Many people are aware that the winter is a more dangerous time of year for potential carbon monoxide poisoning. This is because people tend to shut up their homes with little ventilation, relying on furnaces that, if not properly maintained, could put carbon monoxide into the home’s environment.
However, not as many people are familiar with radon and its harmful effects, even though radon actually kills significantly more people each year than carbon monoxide. A study by the U.S. Environmental Protection Agency indicates radon is the nation’s second-leading cause of lung cancer, resulting in 22,000 deaths per year.
As with carbon monoxide, radon becomes more dangerous in the winter months. Here’s what you should know and why you should focus on radon testing and mitigation in Des Moines, IA this winter.
What you should know about radon
Radon is a natural element that commonly occurs in air and water, and there is no risk associated with radon found in those locations. However, if radon comes up through the soil into your home, that’s when it can be more harmful. It can enter through cracks in flooring or foundations, which means higher levels of radon tend to be found in the basement (or the first floor, if you do not have a basement). This is regardless of the age of your home—certain areas in particular are prone to higher levels of radon, meaning you need to take the proper precautions to protect yourself and ensure your radon levels are within normal range.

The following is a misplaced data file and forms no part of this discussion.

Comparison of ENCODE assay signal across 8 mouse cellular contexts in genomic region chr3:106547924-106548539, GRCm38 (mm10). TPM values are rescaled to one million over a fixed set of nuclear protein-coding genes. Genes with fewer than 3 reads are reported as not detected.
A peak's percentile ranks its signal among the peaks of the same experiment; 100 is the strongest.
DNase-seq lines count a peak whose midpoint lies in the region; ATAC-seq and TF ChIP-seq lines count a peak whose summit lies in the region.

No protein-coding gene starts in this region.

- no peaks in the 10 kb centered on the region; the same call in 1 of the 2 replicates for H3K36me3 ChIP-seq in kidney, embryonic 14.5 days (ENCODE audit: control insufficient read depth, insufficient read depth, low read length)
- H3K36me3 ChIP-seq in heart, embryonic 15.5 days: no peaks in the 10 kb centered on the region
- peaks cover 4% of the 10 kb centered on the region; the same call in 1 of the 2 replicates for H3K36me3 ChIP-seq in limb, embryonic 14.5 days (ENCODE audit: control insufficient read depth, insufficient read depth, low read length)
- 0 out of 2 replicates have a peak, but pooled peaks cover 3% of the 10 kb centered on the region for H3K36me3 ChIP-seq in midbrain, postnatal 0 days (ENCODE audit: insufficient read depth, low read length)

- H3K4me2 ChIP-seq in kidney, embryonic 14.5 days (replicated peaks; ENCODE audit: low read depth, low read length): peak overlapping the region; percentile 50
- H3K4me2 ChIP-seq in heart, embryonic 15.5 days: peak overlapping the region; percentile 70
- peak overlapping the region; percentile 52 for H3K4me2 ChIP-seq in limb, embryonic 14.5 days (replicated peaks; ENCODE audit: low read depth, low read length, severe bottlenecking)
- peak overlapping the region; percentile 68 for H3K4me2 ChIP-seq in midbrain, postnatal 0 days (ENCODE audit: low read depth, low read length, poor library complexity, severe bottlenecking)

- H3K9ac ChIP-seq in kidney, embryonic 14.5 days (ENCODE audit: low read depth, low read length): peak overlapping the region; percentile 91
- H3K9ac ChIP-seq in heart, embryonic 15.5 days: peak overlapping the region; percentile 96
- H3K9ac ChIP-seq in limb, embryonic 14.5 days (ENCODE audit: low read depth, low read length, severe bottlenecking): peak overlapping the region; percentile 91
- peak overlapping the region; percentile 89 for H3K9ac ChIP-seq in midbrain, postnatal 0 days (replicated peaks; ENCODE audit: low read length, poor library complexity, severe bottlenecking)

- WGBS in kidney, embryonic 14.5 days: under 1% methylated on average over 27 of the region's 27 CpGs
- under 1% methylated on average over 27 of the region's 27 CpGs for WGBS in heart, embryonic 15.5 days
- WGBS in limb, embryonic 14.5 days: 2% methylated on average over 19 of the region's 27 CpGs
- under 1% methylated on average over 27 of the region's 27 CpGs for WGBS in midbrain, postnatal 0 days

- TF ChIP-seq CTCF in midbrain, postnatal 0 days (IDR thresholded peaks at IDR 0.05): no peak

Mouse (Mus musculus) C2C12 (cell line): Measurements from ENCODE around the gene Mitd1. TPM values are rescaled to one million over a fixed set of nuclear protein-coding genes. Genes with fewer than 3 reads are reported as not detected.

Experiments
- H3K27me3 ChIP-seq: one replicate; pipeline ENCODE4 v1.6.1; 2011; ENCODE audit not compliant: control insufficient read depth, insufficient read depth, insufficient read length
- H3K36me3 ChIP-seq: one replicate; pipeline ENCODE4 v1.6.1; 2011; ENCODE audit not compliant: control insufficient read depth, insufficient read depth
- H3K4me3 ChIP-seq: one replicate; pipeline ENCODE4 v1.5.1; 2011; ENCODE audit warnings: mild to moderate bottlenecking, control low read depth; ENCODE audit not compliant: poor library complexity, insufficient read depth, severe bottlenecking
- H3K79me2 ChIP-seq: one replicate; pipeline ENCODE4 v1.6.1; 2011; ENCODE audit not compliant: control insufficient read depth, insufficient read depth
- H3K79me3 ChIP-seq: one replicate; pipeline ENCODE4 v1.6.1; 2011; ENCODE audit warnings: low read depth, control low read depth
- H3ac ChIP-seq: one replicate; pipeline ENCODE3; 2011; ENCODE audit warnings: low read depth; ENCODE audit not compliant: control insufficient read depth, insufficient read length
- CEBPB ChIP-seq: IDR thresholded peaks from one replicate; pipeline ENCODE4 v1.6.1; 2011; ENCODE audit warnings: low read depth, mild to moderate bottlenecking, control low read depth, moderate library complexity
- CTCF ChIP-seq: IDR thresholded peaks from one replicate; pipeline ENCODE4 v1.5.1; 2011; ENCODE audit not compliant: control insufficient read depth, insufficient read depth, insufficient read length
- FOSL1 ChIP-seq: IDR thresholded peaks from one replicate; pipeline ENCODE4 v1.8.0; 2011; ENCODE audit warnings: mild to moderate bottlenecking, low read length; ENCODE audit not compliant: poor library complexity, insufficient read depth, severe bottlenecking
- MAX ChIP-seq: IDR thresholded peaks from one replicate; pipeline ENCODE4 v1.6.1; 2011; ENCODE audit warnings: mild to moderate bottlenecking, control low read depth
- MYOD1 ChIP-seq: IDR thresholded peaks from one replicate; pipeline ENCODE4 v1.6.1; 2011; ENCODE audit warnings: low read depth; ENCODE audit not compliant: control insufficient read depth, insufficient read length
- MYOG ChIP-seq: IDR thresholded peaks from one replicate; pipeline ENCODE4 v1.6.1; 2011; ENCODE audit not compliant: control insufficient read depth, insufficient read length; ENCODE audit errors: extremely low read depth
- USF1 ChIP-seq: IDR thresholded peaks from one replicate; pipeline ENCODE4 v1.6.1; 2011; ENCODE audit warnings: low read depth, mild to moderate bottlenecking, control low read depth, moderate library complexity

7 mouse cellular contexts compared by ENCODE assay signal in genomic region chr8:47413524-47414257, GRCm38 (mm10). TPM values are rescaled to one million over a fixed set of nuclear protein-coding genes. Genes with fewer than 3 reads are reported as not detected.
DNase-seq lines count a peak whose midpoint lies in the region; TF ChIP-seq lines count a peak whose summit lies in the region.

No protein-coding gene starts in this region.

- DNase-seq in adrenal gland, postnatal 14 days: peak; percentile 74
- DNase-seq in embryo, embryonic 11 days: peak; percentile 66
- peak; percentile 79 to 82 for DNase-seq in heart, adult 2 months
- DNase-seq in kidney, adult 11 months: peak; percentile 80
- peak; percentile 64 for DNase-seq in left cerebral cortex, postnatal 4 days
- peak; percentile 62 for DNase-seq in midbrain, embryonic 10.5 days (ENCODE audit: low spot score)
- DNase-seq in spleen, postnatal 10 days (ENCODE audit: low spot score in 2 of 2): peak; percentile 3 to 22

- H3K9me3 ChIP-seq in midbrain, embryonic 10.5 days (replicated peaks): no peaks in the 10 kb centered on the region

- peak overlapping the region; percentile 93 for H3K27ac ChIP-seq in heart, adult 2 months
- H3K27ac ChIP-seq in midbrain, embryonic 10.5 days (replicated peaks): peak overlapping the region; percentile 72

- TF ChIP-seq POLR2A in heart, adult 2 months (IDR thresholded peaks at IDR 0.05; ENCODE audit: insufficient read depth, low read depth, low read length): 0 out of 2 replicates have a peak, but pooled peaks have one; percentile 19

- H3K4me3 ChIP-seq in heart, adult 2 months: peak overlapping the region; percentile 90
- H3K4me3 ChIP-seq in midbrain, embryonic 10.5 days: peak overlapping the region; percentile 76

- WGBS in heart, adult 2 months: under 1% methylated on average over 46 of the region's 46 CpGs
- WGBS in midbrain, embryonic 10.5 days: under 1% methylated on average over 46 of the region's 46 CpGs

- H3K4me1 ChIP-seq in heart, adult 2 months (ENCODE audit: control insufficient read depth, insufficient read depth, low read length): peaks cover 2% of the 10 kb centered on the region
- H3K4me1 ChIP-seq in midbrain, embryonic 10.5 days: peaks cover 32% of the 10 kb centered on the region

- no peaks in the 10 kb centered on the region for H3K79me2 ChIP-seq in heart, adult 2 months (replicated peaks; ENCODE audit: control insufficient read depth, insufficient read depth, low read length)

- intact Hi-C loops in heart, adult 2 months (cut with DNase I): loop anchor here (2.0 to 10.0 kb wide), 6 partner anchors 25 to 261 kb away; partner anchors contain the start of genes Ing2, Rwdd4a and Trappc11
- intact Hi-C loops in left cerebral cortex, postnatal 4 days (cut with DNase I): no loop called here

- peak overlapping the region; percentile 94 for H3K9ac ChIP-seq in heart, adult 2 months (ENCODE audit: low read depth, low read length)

The best way to become aware of a radon problem and then begin taking steps to mitigate its potential damage is to have a radon inspection performed on your home. Many home inspectors have actually added these services onto their pre-sale home inspection services, as consumers become more aware of the potential hazards of radon.
However, it’s not just residential homes that can have radon exposure—any other type of building can also be at risk for high levels of radon, including offices, stores, schools, hospitals and more.
Fortunately, there are several testing methods you can employ to determine the radon levels in your home or building. You can purchase charcoal-based radon testing kits that will provide results after a few days. These are generally inexpensive, but may require you to mail them in for a lab reading. Long-term test kits are also available, and will collect information over the course of three to six months. These will be a little bit more expensive than those short-term testing kits.
If you have elevated levels of radon, there are methods that can be implemented to reduce them to acceptable conditions. For example, a soil suction system can be installed, with a small fan that takes air from under the home and pushes the radon gas up through an exterior pipe. This can cost anywhere from $800 to $3,000.
For more information about radon testing and mitigation in Des Moines, IA, we encourage you to contact the experts at Sir Build-a-Lot today.